What Warriors can learn from Suns' improbable NBA Finals run

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What Suns' improbable NBA Finals run can teach Warriors originally appeared on NBC Sports Bayarea

It wasn't too long ago when the Warriors began their dynastic run with their Cinderella story NBA championship win in 2015. Following that improbable run, they weren't only just the team to beat, but the team that others tried to emulate in their roster construction. 

But now, the Warriors have missed the playoffs two years in a row and the tables have flipped. Instead of setting the standard for what a team should look like, they are looking toward other teams for guidance. 

The Warriors don't have to look much further than the Phoenix Suns, who are in the midst of a Cinderella story themselves after making it to the NBA Finals for the first time since 1993. Oh, and this is the first time they've even cracked the postseason since 2010. 

One of the biggest takeaways the Warriors can learn from the Suns is their usage of Deandre Ayton. That should be a blueprint for how James Wiseman should work for Golden State. 

Just a few months ago, Ayton -- the 2018 No. 1 overall draft pick -- was labeled a "liability" to the Suns. And some of the critiques were fair. As we've learned, it's harder for younger centers to acclimate to the NBA game. The same exact thing goes for Wiseman. 

But now, Ayton is one of the main reasons Phoenix is headed to the NBA Finals. His ascendance is the result of simplifying what's asked of him, restraint and role acceptance -- getting fewer touches on a per-minute basis, resulting in fewer points, assists and shot attempts. But, one area that has gone up is rebounding missed free throws, grabbing 59.1 percent of opponents' missed free throws during the regular season. In Game 4 of the Western Conference Finals, Ayton grabbed 22 rebounds. 

This is what the Warriors need to see from Wiseman. Playing with a generally smaller lineup, the Warriors need their bigs to live under the rim -- especially one such as Wiseman, who still is figuring out the other nuances of the game. They need him to be a pure rebounder and help them get extra possessions, an area the Warriors almost always had a disadvantage in this season.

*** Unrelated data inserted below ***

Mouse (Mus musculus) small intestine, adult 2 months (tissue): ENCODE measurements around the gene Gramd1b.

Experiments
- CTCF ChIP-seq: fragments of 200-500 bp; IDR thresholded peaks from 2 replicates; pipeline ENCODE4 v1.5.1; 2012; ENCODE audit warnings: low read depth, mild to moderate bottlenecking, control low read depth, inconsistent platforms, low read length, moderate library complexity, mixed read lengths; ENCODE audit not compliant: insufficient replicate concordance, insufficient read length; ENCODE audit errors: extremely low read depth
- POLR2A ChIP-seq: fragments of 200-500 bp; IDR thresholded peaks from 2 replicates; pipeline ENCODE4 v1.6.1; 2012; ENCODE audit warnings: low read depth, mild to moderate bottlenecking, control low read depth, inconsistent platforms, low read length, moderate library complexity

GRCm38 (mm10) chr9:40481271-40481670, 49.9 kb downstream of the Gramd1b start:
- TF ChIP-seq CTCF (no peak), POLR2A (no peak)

They also need Wiseman to take more shots at the rim, which Ayton does as well. Also in Game 4 against the LA Clippers, all of Ayton's points that we're assisted were tip-ins or put-backs. Ayton has moved away from face-up midrange jumpers and instead, used that area of the court to set screens for Chris Paul and Devin Booker, dribble-handoffs, and rolls to the rim. Again, another area that Wiseman should emulate. 

But the Warriors can take much more away from the Suns than just how to use Wiseman. Curry can be compared to Paul. Klay Thompson can be compared to Booker. Andrew Wiggins had the best season in his career this year and proved he can be a strong two-way player. Could he become Golden State's version of Mikal Bridges, who has become a steady 3-and-D wing? 

Then, Phoenix has Jae Crowder, the trusted veteran who supports the stars. This is something the Warriors lack, but desperately need to balance out their young roster. 

Golden State also must add some more shooters and build a deeper bench after being forced into an eight-man rotation. The Suns are one of the deepest teams in the league and, like Ayton accepted his role, each bench player have embraced their roles as well. Everyone knows what is expected of them, and it translates on the court.

RELATED: Myles Turner is Warriors' best Wiseman trade option

None of this is to say the Warriors need to copy exactly what the Suns have done this year to get back into the playoffs and NBA title contention. But, there are a lot of lessons that can be learned from them. What Phoenix has put together has taken them from the second-worst record in the league to the NBA Finals in just two years. 

In 2019-20, the Warriors were the worst team in the league, with their .231 percent win percentage matching what the Suns' was in 2018-19. If they want to make as quick of a rebound as Phoenix, Golden State ought to be taking some notes.

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